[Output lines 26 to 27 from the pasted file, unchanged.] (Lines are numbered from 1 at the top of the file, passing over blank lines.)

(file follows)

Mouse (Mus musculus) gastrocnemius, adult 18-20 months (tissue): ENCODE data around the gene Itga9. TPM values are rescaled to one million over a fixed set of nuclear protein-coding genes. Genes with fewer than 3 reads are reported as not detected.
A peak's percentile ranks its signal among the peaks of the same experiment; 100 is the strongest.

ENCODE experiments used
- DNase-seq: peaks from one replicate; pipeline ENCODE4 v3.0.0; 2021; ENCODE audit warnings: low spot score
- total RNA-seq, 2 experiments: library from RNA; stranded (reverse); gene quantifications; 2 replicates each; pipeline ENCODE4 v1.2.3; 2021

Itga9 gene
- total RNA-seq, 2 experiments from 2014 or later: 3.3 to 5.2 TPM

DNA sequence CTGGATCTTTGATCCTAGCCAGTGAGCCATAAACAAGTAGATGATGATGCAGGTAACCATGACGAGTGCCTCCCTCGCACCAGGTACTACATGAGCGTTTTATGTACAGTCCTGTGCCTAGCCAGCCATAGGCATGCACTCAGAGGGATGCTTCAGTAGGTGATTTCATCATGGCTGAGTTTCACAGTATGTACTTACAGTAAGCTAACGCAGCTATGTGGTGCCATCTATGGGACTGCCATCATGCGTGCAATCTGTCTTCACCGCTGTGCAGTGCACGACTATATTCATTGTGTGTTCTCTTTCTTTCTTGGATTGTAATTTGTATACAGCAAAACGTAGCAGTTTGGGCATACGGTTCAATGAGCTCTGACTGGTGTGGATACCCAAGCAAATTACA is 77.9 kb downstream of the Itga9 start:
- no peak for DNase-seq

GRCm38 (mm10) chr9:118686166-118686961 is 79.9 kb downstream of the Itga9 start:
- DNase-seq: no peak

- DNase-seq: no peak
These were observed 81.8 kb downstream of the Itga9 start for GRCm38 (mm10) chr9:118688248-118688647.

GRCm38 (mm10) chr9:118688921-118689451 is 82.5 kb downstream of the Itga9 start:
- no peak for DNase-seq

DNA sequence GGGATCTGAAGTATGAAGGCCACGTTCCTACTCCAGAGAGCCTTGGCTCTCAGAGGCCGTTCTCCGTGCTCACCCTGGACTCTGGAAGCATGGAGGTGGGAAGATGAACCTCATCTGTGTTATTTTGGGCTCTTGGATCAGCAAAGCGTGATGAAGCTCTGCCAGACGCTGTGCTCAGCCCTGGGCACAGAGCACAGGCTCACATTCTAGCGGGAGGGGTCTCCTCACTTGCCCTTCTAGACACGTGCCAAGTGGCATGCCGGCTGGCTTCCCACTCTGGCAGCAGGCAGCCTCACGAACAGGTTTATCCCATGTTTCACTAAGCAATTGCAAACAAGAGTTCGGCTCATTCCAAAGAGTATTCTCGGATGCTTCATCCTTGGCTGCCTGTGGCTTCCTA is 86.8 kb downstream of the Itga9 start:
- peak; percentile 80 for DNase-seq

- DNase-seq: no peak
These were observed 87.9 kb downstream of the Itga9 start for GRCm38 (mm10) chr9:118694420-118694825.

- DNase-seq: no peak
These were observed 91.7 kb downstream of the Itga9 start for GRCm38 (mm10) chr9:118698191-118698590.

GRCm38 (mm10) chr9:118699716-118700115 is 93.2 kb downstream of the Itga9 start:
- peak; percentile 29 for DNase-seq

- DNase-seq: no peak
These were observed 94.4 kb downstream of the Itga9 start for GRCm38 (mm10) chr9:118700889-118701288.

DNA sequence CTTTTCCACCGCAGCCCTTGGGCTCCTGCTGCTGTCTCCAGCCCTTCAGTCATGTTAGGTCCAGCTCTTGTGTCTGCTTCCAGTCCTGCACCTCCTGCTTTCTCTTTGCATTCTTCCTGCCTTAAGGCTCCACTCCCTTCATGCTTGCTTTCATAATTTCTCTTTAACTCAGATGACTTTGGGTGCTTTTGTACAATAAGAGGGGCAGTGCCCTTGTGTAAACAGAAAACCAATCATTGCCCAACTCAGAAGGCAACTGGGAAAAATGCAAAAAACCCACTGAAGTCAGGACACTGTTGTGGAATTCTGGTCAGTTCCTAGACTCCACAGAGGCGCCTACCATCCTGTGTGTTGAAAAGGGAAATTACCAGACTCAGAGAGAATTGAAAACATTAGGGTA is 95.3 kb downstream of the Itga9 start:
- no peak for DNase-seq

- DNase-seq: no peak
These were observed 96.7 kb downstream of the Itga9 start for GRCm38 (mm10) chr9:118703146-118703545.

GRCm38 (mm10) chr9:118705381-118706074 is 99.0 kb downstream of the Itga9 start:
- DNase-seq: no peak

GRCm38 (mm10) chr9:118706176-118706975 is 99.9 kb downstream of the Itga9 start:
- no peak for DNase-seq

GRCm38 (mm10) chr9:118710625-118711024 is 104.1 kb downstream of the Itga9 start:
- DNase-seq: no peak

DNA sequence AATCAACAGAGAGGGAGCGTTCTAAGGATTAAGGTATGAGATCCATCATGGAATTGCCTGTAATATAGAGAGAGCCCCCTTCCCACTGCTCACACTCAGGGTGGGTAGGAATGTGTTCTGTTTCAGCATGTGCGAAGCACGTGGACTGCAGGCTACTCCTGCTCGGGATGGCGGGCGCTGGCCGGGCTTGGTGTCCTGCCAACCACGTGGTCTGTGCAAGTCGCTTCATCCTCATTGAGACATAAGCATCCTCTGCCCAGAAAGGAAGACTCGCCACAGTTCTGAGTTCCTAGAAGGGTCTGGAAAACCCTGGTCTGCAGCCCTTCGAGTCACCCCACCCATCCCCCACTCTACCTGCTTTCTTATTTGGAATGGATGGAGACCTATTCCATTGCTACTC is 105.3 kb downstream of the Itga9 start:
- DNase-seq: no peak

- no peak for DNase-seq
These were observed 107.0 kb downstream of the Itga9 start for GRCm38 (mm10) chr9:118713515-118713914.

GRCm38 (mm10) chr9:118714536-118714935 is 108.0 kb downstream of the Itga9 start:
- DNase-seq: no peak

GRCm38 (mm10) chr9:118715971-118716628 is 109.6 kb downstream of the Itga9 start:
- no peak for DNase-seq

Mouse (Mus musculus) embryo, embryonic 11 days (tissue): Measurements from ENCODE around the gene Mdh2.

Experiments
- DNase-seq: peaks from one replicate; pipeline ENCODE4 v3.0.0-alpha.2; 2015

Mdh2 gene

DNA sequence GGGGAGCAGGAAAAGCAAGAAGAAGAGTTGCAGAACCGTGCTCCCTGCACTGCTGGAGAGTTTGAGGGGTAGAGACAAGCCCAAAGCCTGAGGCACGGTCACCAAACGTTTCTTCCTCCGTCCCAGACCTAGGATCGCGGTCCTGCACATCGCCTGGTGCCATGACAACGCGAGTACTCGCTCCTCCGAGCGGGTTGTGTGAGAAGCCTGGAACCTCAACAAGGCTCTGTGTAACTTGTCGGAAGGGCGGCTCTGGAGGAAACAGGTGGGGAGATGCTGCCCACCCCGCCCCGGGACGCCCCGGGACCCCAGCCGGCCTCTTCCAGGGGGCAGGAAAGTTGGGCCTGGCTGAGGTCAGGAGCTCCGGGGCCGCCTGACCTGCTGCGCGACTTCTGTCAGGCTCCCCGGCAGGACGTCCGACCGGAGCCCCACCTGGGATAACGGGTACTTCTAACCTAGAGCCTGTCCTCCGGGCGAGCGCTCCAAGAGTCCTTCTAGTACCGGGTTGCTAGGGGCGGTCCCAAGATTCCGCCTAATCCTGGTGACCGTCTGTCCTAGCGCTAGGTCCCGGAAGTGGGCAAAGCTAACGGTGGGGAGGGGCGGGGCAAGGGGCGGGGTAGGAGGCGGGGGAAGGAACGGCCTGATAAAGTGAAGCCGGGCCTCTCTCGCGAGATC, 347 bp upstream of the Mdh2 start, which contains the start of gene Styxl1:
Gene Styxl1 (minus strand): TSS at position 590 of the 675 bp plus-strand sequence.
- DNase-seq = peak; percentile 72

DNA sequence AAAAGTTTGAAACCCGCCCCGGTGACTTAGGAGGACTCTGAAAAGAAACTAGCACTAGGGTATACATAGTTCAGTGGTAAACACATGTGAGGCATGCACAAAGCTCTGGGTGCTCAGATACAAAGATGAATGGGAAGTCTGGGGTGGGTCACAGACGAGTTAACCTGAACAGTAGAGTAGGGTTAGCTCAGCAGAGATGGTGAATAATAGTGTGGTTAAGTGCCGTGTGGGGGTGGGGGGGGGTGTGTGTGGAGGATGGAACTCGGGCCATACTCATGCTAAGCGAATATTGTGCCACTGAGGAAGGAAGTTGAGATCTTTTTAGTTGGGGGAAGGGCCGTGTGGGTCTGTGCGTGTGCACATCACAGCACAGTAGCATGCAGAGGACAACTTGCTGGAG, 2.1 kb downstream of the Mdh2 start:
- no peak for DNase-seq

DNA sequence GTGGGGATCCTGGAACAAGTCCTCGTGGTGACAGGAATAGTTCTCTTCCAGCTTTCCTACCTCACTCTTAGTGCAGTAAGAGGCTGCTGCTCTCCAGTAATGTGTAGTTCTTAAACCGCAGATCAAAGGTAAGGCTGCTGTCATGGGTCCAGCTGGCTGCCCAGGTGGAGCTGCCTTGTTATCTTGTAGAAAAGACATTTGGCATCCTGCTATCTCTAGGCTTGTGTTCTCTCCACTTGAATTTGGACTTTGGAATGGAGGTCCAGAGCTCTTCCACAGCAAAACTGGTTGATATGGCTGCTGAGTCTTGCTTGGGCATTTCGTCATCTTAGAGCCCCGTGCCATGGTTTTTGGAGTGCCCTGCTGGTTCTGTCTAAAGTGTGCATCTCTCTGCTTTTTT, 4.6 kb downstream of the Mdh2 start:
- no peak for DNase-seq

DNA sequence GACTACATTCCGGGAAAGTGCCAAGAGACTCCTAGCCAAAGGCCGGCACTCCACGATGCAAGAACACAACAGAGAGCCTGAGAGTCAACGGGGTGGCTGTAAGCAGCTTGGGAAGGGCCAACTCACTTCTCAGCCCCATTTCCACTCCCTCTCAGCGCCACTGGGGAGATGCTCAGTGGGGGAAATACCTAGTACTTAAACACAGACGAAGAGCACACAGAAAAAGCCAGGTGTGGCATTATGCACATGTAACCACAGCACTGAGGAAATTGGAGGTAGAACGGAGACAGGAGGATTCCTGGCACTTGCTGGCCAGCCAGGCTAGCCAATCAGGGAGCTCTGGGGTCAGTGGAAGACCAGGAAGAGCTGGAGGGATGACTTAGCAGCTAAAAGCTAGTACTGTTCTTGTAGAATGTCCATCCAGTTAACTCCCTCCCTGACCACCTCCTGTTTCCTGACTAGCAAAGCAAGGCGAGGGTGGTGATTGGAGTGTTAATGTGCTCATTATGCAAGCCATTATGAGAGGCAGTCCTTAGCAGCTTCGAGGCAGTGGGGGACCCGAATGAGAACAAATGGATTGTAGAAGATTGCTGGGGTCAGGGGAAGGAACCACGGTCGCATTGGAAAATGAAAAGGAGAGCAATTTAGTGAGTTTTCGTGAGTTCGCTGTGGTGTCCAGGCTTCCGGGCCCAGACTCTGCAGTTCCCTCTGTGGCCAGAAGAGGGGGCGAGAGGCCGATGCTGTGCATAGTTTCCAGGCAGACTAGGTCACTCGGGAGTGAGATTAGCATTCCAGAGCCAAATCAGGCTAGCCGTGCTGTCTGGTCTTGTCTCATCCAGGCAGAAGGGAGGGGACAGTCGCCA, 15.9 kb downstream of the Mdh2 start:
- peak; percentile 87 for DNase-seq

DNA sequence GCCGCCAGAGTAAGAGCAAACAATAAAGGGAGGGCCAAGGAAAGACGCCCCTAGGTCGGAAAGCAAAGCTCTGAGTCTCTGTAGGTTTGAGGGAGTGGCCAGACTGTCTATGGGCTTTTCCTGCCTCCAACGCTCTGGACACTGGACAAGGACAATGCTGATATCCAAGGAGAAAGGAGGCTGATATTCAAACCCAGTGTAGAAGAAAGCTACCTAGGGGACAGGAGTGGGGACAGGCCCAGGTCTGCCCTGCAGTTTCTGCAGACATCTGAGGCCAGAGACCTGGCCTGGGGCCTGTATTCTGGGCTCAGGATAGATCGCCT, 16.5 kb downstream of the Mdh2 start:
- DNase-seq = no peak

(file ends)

DNA sequence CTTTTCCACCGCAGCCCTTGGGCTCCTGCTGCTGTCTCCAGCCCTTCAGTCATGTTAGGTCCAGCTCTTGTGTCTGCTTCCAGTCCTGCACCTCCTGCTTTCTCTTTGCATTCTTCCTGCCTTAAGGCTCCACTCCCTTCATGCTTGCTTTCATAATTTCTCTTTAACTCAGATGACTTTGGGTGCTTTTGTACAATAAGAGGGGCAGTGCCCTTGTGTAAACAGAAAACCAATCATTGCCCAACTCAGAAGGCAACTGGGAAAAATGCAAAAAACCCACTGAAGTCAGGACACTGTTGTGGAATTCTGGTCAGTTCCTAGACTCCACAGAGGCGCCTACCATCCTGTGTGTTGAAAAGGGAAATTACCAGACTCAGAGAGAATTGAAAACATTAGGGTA is 95.3 kb downstream of the Itga9 start:
- no peak for DNase-seq